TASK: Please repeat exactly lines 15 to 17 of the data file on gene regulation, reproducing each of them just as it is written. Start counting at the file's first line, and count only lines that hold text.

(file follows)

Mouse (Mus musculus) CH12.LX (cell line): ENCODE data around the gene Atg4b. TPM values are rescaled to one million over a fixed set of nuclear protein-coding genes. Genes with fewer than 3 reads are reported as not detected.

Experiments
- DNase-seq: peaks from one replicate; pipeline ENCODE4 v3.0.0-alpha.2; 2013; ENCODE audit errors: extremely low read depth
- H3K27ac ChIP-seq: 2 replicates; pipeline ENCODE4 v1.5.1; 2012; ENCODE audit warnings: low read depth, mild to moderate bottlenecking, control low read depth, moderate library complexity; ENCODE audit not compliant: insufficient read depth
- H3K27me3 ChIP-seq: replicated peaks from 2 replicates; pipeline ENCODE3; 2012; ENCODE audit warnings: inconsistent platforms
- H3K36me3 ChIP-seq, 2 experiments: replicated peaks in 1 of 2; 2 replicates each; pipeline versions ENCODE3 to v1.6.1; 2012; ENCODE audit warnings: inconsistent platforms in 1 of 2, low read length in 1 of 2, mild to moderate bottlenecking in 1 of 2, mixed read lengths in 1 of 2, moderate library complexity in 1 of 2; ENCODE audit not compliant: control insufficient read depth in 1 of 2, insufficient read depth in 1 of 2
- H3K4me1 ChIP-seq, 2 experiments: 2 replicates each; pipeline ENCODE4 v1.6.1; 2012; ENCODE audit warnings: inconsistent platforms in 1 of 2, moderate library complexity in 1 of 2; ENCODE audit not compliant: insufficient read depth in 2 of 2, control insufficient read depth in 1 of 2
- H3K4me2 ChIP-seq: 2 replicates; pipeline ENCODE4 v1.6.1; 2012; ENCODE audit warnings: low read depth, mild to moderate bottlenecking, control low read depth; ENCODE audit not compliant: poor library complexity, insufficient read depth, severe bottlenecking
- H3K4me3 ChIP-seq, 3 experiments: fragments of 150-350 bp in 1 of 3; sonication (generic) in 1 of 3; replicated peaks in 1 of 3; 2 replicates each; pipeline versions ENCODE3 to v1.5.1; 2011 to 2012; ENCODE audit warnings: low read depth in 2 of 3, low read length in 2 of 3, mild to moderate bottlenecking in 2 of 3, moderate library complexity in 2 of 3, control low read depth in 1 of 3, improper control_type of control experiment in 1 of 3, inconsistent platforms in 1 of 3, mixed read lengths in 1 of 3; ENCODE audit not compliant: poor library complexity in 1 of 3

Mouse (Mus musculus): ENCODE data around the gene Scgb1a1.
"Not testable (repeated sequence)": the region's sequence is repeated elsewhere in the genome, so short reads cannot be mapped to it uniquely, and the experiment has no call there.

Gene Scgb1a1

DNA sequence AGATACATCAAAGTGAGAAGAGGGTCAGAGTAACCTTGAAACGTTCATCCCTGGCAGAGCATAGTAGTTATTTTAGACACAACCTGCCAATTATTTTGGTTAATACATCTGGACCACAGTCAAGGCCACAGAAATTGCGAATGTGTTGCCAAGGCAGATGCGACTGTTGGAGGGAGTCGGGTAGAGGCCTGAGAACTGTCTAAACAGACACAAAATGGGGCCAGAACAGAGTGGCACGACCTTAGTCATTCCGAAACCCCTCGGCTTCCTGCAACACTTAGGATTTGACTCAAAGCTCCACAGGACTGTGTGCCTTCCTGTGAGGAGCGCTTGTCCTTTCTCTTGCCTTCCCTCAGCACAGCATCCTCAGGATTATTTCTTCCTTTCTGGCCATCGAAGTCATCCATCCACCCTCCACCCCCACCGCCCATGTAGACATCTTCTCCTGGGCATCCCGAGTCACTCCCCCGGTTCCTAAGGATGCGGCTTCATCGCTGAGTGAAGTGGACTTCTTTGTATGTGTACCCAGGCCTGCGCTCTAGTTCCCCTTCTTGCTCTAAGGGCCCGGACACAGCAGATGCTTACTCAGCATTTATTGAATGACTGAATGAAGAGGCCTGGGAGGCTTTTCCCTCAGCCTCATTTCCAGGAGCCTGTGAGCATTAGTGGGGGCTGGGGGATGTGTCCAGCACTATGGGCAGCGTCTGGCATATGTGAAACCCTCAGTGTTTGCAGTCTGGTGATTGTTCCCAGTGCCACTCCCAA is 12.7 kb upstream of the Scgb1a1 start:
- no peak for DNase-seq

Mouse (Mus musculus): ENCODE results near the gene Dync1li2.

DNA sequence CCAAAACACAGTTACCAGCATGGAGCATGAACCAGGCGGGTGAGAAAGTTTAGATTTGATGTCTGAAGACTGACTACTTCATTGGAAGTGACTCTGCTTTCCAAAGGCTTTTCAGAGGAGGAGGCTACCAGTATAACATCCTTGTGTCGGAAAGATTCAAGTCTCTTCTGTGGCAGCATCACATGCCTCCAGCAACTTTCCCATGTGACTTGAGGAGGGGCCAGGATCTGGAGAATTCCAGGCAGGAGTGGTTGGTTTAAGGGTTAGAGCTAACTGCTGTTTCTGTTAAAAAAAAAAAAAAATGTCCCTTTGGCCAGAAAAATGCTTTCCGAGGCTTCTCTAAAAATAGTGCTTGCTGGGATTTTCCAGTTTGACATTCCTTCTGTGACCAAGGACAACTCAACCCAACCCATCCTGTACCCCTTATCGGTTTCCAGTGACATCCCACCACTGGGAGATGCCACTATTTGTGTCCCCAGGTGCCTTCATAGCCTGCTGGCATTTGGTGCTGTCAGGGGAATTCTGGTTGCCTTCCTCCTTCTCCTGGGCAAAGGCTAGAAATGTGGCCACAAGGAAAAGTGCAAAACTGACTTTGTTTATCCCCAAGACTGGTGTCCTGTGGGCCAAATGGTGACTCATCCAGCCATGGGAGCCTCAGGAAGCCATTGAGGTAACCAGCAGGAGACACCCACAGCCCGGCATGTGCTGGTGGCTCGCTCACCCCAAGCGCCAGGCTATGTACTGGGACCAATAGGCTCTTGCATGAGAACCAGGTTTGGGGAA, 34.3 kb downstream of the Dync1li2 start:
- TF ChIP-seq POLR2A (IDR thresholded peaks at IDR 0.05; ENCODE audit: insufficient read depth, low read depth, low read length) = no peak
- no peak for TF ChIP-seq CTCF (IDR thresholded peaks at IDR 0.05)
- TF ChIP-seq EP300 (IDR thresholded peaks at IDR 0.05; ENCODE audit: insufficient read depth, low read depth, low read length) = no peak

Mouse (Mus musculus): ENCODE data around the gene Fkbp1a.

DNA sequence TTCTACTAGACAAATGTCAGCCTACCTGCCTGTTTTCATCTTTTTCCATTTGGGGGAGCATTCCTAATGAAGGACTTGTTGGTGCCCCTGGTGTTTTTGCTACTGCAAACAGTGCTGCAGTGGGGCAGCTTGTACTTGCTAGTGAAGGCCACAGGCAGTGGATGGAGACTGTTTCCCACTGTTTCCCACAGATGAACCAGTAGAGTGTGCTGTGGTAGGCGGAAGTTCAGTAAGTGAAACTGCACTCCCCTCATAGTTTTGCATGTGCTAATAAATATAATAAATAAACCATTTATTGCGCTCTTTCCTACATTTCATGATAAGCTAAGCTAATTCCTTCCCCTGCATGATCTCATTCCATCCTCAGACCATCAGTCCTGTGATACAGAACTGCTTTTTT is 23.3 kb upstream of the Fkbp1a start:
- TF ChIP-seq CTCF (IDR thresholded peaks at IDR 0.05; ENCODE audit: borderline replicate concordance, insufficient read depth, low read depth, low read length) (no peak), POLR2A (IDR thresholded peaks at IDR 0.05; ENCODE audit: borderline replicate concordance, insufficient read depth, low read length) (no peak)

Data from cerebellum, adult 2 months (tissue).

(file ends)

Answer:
Mouse (Mus musculus): ENCODE results near the gene Dync1li2.

DNA sequence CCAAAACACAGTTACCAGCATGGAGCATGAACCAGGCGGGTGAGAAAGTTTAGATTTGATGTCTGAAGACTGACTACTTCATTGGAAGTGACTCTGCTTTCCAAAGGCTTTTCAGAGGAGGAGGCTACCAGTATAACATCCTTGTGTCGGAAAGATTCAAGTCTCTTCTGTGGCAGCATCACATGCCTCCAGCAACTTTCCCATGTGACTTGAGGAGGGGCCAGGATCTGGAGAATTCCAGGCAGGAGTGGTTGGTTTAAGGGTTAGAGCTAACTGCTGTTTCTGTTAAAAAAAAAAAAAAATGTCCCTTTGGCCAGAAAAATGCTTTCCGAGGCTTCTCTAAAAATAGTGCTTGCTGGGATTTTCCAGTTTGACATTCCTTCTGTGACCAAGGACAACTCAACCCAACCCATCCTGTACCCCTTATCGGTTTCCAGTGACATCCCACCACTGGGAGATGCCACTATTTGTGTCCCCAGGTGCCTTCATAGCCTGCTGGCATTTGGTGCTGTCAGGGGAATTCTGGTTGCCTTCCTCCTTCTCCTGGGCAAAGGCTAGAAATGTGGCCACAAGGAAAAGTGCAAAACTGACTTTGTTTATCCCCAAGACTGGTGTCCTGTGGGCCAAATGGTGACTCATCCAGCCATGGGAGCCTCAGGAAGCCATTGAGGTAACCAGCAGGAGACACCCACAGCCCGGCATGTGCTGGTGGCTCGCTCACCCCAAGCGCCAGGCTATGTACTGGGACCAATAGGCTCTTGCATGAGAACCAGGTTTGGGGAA, 34.3 kb downstream of the Dync1li2 start:
- TF ChIP-seq POLR2A (IDR thresholded peaks at IDR 0.05; ENCODE audit: insufficient read depth, low read depth, low read length) = no peak